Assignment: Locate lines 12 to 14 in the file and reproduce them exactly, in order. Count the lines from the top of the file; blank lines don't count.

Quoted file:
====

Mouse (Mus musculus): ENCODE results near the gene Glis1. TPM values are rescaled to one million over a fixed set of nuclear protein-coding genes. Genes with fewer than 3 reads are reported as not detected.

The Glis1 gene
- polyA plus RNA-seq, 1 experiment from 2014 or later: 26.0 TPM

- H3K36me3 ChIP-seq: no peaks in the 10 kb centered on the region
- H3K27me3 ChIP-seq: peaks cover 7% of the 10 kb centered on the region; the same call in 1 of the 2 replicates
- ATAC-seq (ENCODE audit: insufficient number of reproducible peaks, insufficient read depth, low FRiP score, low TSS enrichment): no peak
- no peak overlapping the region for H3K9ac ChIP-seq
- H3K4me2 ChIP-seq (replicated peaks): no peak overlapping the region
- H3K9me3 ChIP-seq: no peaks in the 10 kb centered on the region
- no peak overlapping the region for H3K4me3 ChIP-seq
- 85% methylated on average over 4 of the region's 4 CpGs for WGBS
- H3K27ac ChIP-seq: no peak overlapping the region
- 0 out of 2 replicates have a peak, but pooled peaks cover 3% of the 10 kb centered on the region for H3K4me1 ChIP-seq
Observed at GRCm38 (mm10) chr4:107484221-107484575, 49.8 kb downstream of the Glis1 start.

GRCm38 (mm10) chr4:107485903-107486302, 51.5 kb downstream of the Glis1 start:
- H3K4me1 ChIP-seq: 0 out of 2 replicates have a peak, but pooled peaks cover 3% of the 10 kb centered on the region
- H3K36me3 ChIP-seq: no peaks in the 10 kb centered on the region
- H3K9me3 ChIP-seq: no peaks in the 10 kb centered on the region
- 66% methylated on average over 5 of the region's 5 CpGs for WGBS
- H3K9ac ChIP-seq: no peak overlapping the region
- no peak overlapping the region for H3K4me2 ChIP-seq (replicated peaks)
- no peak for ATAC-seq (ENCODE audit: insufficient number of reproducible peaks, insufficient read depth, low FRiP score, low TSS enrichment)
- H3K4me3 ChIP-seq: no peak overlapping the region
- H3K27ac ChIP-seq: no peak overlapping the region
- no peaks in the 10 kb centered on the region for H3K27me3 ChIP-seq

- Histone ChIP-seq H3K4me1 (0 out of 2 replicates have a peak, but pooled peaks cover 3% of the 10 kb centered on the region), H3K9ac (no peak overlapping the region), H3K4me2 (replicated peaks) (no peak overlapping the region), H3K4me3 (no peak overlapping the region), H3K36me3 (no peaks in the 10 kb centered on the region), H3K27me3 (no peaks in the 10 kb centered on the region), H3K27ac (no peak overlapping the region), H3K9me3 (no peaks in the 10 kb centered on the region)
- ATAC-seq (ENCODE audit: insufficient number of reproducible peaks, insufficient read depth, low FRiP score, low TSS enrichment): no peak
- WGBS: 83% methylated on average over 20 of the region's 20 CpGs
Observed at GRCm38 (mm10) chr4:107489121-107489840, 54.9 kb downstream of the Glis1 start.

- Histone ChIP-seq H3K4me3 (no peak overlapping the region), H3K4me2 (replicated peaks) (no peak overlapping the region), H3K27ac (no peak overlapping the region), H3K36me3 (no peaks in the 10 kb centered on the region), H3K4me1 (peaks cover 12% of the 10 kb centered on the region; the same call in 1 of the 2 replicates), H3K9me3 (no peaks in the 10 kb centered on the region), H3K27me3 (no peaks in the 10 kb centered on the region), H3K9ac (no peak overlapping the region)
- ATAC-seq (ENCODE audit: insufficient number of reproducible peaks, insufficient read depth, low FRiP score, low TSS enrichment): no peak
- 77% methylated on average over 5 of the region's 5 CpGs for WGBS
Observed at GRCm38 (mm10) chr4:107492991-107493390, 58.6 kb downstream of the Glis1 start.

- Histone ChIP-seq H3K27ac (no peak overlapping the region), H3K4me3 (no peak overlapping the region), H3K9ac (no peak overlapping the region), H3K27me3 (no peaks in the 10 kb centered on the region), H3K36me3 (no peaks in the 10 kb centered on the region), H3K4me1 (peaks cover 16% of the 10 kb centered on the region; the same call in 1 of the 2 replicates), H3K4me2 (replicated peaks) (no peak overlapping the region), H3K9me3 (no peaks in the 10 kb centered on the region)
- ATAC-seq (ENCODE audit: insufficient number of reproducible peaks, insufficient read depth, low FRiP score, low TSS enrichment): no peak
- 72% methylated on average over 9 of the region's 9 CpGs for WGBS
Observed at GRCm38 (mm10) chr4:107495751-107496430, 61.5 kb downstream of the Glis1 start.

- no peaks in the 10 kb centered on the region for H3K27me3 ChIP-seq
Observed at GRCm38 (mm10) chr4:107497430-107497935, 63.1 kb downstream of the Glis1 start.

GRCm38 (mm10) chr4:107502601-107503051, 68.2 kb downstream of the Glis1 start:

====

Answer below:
- H3K27ac ChIP-seq: no peak overlapping the region
- 0 out of 2 replicates have a peak, but pooled peaks cover 3% of the 10 kb centered on the region for H3K4me1 ChIP-seq
Observed at GRCm38 (mm10) chr4:107484221-107484575, 49.8 kb downstream of the Glis1 start.